Each year a group of amphibian experts meets to discuss status, research updates and action items for the recovery of the state endangered and federally threatened Oregon spotted frog (OSF). This year, the two OSF technicians, who cared for and released 167 frogs in 2015, were able to attend this important meeting and share the critical role they have played in the OSF recovery effort. The following blog is inmate science technician Mr. Boysen’s reaction to the meeting. Thank you Mr. Boysen, for sharing your experience and for everything you have contributed to the program.-Sadie Gilliom-Sustainability in Prisons Project OSF and Western Pond Turtle Coordinator
Today my co-worker and I went to the Nisqually Wildlife Refuge. We left Cedar Creek Corrections Center earlier than I expected and made it to the Refuge a little late. We were greeted by our boss, Mrs. Gilliom and directed to our seats. It was a pretty intimidating place at first glance. There were lots of badges and logos on shirts and hats. I recognized most of them. There was Northwest Trek, Washington State Department of Fish and Wildlife, Woodland Park Zoo, Oregon Zoo and other people I have seen and given tours of the turtle program to at Cedar Creek. Seeing familiar faces made it less intimidating. Right out of the gate, Kelli Bush, the manager at the Sustainability in Prisons Project came up and thanked us for coming and I saw more and more people I’d seen before.
Mr. Boysen giving a tour to zookeepers and veterinarian from Northwest Trek Wildlife Park
The presentations started and I was amazed at the large size of this group of really smart people- these people spend so much of their time and career on these frogs. There are so many aspects of this project I didn’t really understand were going on behind the scenes. It was interesting to hear from JBLM about how they haven’t found any egg masses or frogs at the release site. It was nice to hear that they are finding Oregon spotted frogs in locations around the Black River area that are thriving. I didn’t recognize how much work was done just to survey the swamps, marshes, and ditches where frogs might be hiding. Getting to see the maps with the GPS lines that showed where people had actually slogged their way through mud and muck was pretty cool.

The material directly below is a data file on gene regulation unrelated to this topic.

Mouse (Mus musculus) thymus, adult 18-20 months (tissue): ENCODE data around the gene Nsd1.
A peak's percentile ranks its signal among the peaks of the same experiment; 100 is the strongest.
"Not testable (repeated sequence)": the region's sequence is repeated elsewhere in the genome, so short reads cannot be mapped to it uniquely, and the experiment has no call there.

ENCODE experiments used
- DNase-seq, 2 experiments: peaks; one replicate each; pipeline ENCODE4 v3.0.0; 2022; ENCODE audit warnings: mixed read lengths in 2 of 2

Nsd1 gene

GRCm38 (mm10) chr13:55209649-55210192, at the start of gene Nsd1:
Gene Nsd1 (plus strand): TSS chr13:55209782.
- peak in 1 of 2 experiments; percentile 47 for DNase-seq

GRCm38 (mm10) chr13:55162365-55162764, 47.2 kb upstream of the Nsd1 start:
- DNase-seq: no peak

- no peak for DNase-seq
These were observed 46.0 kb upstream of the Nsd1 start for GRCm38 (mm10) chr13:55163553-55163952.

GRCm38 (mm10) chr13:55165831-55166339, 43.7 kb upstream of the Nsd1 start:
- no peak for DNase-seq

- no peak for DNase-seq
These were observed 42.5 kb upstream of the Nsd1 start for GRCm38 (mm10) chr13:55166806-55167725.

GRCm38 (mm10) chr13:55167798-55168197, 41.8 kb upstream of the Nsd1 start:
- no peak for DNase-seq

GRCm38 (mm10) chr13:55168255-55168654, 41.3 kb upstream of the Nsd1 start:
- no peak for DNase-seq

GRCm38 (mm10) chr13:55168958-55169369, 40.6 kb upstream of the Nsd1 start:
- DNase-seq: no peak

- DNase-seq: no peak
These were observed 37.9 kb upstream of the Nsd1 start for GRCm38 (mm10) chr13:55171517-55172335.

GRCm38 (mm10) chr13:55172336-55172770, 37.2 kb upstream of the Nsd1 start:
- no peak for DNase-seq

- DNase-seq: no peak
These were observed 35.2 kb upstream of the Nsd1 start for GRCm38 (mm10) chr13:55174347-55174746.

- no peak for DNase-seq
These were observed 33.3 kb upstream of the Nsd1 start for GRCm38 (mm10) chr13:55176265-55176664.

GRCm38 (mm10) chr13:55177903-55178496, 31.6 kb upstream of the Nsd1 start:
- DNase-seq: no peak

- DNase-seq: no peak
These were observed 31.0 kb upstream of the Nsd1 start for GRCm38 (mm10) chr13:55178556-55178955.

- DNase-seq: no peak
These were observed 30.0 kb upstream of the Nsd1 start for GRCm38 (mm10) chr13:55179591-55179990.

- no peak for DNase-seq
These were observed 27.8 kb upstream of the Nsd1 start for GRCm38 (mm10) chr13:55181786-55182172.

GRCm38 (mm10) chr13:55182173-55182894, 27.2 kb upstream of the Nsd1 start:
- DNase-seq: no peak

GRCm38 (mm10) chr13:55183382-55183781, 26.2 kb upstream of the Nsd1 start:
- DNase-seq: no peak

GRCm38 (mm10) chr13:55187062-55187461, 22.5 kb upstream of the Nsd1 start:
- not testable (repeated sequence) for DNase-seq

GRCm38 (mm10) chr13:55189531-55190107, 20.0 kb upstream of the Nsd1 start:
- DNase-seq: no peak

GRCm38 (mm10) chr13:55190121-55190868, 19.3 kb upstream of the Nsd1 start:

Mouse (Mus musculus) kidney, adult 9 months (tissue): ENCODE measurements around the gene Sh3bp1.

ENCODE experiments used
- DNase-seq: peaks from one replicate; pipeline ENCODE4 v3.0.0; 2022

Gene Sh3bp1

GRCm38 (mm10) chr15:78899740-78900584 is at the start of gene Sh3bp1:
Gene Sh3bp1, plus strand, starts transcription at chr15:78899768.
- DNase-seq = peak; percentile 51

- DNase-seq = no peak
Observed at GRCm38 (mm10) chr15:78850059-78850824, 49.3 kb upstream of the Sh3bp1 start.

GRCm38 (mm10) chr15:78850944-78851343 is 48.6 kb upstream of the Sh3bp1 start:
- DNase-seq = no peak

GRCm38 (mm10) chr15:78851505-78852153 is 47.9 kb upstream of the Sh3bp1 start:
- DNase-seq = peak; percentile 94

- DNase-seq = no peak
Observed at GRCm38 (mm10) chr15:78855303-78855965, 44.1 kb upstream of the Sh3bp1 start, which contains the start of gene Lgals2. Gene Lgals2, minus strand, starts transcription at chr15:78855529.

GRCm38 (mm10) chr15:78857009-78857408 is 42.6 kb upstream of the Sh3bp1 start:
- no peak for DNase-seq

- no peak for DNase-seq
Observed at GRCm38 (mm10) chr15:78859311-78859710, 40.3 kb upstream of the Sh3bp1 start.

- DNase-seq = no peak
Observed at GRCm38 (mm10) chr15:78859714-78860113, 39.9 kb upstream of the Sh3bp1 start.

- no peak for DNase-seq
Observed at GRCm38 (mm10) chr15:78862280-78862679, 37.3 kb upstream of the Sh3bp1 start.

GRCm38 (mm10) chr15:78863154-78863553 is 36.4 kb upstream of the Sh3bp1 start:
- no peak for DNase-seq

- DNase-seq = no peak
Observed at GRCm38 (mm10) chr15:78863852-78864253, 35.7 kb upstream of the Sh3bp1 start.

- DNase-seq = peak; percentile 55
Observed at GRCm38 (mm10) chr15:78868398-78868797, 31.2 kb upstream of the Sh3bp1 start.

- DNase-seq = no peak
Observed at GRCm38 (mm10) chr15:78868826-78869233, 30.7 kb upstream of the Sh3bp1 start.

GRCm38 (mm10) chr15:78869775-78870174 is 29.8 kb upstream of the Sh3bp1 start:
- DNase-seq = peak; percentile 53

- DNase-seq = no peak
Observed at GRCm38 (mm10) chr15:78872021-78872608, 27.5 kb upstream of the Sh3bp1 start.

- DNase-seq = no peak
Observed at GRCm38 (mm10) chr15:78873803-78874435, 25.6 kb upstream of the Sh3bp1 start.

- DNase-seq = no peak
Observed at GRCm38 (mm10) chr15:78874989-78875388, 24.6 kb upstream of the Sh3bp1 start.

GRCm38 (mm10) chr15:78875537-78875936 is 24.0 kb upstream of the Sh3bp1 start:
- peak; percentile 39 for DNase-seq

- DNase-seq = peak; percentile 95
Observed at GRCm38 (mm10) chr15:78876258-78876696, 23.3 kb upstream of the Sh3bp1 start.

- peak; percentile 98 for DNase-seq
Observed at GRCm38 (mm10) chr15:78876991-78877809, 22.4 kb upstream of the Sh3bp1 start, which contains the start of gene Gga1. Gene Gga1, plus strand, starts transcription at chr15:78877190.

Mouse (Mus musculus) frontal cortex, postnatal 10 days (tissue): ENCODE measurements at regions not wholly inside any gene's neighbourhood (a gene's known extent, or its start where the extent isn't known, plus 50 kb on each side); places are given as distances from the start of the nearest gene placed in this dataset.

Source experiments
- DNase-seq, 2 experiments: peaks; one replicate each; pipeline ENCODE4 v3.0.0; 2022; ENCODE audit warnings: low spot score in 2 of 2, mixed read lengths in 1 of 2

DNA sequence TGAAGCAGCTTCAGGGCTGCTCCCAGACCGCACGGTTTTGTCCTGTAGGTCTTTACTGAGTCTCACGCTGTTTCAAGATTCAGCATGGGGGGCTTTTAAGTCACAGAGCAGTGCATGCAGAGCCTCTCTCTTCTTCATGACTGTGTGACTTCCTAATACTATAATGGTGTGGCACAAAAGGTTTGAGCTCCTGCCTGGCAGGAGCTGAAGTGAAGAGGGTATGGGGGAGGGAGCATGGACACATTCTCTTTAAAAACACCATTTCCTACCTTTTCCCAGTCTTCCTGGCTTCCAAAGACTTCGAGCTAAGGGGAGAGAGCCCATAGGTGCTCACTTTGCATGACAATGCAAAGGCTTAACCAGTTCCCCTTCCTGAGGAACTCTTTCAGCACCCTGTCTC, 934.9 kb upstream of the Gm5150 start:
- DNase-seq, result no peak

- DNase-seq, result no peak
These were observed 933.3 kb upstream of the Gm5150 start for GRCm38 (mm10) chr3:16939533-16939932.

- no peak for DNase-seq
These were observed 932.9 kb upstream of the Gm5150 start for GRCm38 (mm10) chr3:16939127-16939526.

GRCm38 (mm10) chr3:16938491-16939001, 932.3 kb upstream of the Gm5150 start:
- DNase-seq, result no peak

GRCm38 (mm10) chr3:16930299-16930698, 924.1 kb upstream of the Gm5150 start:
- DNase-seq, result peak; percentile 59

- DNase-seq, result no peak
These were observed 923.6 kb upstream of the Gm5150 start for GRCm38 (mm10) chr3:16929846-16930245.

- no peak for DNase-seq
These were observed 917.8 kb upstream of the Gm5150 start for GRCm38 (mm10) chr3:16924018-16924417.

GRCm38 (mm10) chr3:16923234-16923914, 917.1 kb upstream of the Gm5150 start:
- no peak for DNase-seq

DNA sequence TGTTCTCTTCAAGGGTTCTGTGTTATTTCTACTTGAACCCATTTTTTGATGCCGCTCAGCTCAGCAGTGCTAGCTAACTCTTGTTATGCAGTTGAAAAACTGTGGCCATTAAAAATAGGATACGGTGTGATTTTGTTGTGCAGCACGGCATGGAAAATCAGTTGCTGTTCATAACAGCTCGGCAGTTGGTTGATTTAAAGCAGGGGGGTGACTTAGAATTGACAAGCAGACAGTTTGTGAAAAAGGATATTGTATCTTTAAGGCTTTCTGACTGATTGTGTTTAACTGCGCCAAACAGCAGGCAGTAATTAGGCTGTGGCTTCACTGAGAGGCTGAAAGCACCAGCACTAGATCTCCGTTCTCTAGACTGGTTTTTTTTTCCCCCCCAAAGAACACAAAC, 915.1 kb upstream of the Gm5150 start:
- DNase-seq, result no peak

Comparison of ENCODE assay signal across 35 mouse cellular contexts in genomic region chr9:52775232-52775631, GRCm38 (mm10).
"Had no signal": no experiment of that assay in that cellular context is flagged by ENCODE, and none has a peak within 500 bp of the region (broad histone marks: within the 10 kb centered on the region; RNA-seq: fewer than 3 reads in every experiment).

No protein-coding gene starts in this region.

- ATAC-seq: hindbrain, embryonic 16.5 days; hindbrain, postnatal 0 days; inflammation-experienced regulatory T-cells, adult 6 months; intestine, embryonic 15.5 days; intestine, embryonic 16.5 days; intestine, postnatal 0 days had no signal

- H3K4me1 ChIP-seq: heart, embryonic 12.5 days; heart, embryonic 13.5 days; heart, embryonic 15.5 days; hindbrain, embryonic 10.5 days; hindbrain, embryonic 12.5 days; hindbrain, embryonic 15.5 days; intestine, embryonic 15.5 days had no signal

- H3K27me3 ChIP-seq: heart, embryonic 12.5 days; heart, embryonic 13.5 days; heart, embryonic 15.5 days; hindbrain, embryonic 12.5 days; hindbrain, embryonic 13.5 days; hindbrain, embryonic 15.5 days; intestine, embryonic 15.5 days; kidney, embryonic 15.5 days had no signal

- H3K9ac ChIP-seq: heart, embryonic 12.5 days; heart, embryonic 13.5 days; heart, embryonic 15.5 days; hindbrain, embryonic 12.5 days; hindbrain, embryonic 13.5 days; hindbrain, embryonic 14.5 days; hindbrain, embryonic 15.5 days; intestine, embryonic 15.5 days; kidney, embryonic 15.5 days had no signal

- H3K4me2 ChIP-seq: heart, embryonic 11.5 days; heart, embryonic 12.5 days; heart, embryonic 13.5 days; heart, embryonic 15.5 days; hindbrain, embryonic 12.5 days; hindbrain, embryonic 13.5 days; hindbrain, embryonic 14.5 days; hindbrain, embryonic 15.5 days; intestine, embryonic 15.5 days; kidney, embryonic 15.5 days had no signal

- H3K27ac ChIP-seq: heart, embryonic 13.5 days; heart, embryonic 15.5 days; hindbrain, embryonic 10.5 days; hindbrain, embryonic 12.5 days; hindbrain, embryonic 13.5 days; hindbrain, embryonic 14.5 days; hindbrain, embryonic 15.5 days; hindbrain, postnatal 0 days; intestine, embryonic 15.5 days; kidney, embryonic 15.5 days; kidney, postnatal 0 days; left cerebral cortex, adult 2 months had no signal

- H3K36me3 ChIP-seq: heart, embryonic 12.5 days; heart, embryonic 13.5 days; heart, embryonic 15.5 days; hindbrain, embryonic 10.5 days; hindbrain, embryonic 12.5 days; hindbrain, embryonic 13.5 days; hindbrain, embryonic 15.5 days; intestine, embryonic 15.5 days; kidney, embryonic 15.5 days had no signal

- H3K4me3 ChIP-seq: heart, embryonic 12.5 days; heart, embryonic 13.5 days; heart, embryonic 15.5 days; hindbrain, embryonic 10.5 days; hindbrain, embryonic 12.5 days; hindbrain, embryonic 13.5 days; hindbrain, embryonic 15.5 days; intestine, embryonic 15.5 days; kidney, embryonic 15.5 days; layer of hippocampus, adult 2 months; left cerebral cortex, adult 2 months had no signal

Another part of the presentation that I found to be really cool was the different types of work that is being done to restore habitat for the frogs. The different ways that the reed canary grass is being removed/eradicated was very interesting. The mats of native plants that were going into production at another prison sound like a good idea. It was fascinating to see how much work was involved with the restoration of native plants. They burn, move, weed wack, hand cut and till the soil to allow a more inhabitable place for the frogs to live.
You would never really think all of this was going on to save a frog from extinction. It kind of gives you hope when you really think about it. If this many people can spend this much time and brainpower on one little frog and one state’s government can spend this much money to stop one species of frog from disappearing then maybe we haven’t become blind to what we have done to the world we live in. Maybe we can fix the things we have messed up and the damage we have done to our world.
Mr. Boysen holding an OSF that was being raised at Cedar Creek Corrections Center
The most intimidating part of the trip was the presentation we gave. Now, I’m not a shy person or timid in any way, but when I walked to the front of that room with Mrs. Gilliom and Bill, I was a little surprised with how big the room got. Having that many intelligent people staring at you is intimidating. It was trial by fire for Bill and me. We told the group of leading experts in their field what we were getting from the program and why we wanted to be a part of it. Neither of us babbled or passed out, so that was cool. Then after we finished we actually got an applause. We were there for hours and saw 10 people go up and talk to the group. We were the only ones that got applause!
Then it was time for us to go, so we hopped into the transport van to go back to prison. It was an eye opening experience for the both of us.
I’ve been in prison for over half a decade and for that four hours we were there, we were not inside a prison compound and were not surrounded by prisoners and razor wire. I almost felt like I was a different version of myself, that I had not made the mistakes I made when I was young. It was nice to see that the work we do at Cedar Creek plays a pretty big role in trying to fix a problem we, as our own species, have caused in our environment and planet.
Mr. Boysen cleaning the OSF tank full of tadpoles at Cedar Creek Corrections Center